With all the talk about what impact Paul Ryan will have on the presidential race, the $64,000 question Democrats are looking to answer is what will happen with the House and Senate.
I will address the Senate in due time. The House, though, is really difficult to get a read on. At present, Republicans hold a 49 seat advantage. In order to win back control, Democrats would have to net 25 seats. That would give them a 218-217 lead.
What are the odds of that happening? It depends on who you talk to. If you’re a Democratic pollster, Paul Ryan’s presence on the presidential ticket is a wedge issue that can be used effectively against the GOP, especially the Tea Party freshmen (all 87 of them). And then there’s the overall approval rating of Congress. Some polls have it in the single digits. With Republicans holding the majority of seats, that should mean substantial gains for the Dems.
The problem with that logic is two-fold. One, public disapproval of Congress appears to be equally divided between both parties. While that means losses for the GOP, Democratic incumbents are sure to take it on the chin as well. Second, and most importantly, 2012, unlike the last three election cycles, isn’t shaping up as a wave election.
Put simply a wave election is when the majority party basically gets the heave-ho with the minority party emerging virtually unscathed. In ’06 and ’08 Democrats cleaned up at the expense of Republicans; in the 2010 midterms, the tables were turned. From 1986 to 2004, however, there was only one wave election: 1994. Republicans netted 53 seats that year to take control of the House. They also took control of the Senate.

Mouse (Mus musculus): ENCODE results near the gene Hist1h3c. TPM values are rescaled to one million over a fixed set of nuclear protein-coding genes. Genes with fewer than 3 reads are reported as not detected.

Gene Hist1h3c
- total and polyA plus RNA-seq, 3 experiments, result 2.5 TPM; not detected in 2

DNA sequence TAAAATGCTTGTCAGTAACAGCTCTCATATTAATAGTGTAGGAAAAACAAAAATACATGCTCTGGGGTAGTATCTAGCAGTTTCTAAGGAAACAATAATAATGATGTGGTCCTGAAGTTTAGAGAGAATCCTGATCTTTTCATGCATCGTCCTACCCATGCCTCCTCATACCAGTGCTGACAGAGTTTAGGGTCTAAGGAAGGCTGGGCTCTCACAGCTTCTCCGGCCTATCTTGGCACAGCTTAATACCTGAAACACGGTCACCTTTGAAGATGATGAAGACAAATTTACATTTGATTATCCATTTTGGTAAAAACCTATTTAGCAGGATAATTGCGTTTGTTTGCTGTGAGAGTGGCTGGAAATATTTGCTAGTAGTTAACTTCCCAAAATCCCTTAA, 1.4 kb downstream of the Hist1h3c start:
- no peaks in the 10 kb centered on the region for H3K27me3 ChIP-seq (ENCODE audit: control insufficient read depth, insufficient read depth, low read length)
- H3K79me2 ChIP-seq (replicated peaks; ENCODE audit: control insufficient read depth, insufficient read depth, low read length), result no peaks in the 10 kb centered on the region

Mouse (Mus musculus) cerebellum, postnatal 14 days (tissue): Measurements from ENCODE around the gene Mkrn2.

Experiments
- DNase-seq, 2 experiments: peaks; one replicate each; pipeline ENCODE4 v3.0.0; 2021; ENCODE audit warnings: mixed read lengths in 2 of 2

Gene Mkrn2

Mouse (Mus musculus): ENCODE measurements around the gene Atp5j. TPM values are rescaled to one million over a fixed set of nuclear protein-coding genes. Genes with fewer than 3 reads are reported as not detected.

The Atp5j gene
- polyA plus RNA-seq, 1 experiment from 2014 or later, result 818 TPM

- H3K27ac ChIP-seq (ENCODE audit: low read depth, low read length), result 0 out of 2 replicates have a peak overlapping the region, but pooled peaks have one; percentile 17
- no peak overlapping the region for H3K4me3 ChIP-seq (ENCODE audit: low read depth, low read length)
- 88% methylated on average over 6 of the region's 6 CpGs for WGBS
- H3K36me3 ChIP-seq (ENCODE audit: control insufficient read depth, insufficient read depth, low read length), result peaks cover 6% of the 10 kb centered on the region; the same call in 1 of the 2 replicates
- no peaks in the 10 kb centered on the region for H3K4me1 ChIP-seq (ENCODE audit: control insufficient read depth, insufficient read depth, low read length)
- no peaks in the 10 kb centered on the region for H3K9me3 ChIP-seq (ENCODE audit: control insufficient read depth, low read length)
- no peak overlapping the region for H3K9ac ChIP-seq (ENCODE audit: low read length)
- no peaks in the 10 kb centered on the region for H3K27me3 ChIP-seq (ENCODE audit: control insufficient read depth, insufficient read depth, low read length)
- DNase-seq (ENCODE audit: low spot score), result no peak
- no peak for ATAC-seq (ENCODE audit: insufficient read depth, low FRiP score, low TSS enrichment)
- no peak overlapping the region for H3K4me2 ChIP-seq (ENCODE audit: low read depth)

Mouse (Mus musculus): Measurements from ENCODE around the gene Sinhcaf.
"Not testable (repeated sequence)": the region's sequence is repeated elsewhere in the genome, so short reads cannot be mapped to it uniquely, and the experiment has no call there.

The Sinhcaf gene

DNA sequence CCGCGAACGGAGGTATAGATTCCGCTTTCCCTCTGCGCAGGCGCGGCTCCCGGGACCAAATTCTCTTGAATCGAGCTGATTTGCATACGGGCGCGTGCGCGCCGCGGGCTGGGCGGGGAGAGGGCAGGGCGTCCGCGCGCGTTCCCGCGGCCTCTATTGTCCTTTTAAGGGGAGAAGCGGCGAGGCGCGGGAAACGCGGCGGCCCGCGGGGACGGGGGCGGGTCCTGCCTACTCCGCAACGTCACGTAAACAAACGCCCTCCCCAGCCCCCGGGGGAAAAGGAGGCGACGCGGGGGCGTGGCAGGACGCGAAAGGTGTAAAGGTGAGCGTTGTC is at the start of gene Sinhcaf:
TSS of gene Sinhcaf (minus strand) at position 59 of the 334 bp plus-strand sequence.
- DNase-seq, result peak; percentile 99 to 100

The prevailing logic among many pollsters like Nate Silver is that Democrats will pick up a few seats, but fall short of retaking the House. Most of those gains will come in districts that have historically voted Democrat, but got caught up in the 2010 wave. In New York, Anthony Weiner’s old seat will probably flip back to Democratic control. However, the 23rd and 26th districts, which have historically been Republican and which Democrats won, will also flip back to GOP control in 2012.
If I were a betting man, I’d say that Democrats will net between 10 and 15 seats, enough to send a message, but unfortunately even a one seat majority in the House is enough to wield power. Unlike the Senate, the House doesn’t need to concern itself with filibusters or having super majorities to pass legislation.
Of course anything can happen over the next two and a half months. The House vote on the Ryan budget may come back to bite many Republicans come November. If that’s the case, then prospects for a Democratic surge improve dramatically. We will know more after the Republican convention when Paul Ryan’s impact will be more apparent at the local level.